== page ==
Mr President, start with extending curfew to 10pm
By Richard Ngatia | May 29th 2020
President Uhuru Kenyatta has indicated his desire to reopen the economy, albeit cautiously, to avert another wave of infections.
We, the private sector, appreciate that we are at the heart of ensuring that the plan succeeds, hence our contribution to this unfolding debate on how and when is the right time to act.
Collectively being the biggest employer and obviously the worst affected by the pandemic, we cannot wait to affirm our commitment to ensuring the right balance between the potential risks and returning to work for the millions of workers rendered redundant by Covid-19.
After careful analysis of the 11 weeks that the virus has been with us, we should start with relaxing curfew hours as the first step to the intended reopening. An additional four hours would mean the productive sector is engaged a little longer, while there is no rush to go home to beat the 7 pm cut-off time.
As the country grapples to contain the spread of the coronavirus disease and its debilitating socio-economic effects, the Kenya National Chamber of Commerce and Industry implores President Kenyatta to listen to us.
We hold the view that safety remains a priority and also appreciate the fact that life has to go on; people should have an opportunity to have a daily meal, income and at the very least, should be facilitated to meet basic daily necessities.
Rightly so, we also appreciate the fact that the widespread disruptions caused by control measures against the pandemic are intended to forestall a catastrophic eventuality. The curfew and cessation of movement rules are temporary stop-gap measures to address the situation.
We should now be alive to the facts about what the new normal should be, and abide by all the health guidelines and protocols as advised by the government.
Currently, over 80 per cent of our population lives off the informal sector with day-to-day earnings; if they don’t work, they do not eat.
We call upon the president to lift the total ban on the cessation of movement in all counties and the dusk-to-dawn curfew. However, if the total lifting of the curfew and ban on movement is not tenable, we passionately appeal to the President to extend curfew hours from 7 pm to 10 pm.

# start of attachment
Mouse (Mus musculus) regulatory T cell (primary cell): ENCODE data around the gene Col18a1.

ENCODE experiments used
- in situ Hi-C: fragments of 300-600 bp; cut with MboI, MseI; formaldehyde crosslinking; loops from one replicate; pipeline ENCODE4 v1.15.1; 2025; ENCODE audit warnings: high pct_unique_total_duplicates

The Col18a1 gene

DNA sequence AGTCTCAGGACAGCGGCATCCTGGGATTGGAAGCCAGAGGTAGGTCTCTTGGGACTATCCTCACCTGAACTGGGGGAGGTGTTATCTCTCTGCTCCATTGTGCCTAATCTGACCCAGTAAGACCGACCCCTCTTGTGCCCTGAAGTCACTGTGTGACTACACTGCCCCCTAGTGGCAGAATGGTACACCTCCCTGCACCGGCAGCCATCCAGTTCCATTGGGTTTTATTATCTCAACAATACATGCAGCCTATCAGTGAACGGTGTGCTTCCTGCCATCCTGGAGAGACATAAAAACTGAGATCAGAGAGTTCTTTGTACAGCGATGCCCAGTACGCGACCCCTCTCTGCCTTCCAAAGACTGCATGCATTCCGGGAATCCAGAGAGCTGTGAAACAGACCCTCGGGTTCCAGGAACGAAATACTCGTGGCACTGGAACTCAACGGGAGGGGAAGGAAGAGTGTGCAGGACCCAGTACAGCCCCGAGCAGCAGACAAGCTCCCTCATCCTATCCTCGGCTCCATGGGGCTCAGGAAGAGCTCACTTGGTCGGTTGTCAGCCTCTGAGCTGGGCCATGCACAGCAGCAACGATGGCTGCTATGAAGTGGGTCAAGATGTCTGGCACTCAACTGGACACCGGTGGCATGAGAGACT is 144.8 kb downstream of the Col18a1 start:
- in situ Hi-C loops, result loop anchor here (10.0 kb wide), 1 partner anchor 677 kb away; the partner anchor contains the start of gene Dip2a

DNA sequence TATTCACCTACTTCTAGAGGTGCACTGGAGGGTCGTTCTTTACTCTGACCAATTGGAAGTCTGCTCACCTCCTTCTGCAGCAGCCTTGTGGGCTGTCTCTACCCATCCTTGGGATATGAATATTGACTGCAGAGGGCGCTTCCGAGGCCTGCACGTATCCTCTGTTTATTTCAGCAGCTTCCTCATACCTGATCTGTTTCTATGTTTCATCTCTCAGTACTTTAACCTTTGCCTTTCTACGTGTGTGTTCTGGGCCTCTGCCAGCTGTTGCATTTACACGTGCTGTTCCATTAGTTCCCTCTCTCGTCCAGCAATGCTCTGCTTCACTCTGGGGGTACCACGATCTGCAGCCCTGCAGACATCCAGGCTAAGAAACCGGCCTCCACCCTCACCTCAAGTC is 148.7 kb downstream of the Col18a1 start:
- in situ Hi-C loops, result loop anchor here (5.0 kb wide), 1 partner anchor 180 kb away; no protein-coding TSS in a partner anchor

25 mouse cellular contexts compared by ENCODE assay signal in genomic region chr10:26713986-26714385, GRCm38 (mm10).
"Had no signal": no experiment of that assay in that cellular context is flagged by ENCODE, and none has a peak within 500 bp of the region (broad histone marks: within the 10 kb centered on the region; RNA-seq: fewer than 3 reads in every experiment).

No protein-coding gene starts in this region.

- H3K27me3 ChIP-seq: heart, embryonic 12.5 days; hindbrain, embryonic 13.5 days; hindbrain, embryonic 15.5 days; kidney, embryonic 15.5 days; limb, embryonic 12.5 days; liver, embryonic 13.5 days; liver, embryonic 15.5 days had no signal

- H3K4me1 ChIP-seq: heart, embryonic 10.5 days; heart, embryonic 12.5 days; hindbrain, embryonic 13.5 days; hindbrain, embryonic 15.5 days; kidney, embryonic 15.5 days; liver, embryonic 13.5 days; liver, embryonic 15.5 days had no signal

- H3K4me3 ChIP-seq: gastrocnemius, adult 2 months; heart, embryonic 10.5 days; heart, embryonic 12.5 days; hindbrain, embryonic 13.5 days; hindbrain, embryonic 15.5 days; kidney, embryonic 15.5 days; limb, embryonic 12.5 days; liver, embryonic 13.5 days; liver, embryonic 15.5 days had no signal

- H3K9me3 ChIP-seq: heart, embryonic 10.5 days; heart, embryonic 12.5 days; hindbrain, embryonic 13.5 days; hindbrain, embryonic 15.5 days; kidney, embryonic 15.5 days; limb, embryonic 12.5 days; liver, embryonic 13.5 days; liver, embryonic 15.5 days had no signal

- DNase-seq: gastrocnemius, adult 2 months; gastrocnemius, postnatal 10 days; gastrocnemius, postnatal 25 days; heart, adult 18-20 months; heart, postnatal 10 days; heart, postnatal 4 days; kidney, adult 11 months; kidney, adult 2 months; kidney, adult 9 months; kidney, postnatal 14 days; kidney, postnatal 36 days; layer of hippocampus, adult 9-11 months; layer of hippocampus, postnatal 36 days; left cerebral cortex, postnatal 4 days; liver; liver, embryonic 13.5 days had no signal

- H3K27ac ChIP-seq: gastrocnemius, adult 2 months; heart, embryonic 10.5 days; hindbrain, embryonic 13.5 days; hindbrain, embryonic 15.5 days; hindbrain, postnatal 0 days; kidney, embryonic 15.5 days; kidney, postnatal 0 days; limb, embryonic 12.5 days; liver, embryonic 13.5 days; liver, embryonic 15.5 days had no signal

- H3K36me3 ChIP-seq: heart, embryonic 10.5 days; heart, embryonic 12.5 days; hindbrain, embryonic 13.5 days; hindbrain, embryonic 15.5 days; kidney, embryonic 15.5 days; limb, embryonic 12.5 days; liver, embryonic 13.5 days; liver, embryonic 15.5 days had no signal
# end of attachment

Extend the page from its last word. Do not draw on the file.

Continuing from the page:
Restricted and regulated inter-county movement, with the exception of those providing essential services, is also manageable.
This will ease pressure on the economy, but the partial reopening will mean it is still far from business as usual. We have to exercise high levels of individual responsibility.
As the chamber, we commit to ensure, in conjunction with the relevant authorities, stakeholders and government agencies, that employers and business owners provide protective gears for their workers, notably face masks and sanitisers, as well as ensure their customers are fully compliant with all the health guidelines, including social distancing.
The primary level of enforcement is the employer or the business owner, to ascertain that their employees and customers constantly sanitise and wash their hands, put on face masks and maintain social distance as directed by the Ministry of Health.
KNCCI? commits to ensuring that those in hospitality industries pay the Covid-19 test fee for their employees before resuming business. Commendably, the test charges have been reduced to Sh1,000 per individual.
The onus will be highest on members of the private sector, especially the high-risk facilities that were forced to entirely shut down their premises.
Among others, the entertainment industry, hotels, airlines, tour operators, learning institutions and public transport sectors have endured the hardest negative effects of the pandemic as countries closed their borders to contain the spread of the coronavirus disease.
If possible, these sectors should be the targets of a first wave of lockdown release because they are less suitable for virtual work and play very important roles in the revival of the economy, bearing in mind that some organisations have been deemed essential and continued to operate through the pandemic.
However, due to the natural urge to recover, the allure of cash and having customers flocking to premises will not be entertained as it stands to water down all the gains made.
If there are any rebounds or outbreaks of Covid-19, the State and all stakeholders should be ready to go back to corrective actions, depending on the severity of the situation.
Mr Ngatia is president, Kenya National Chamber of Commerce and Industry
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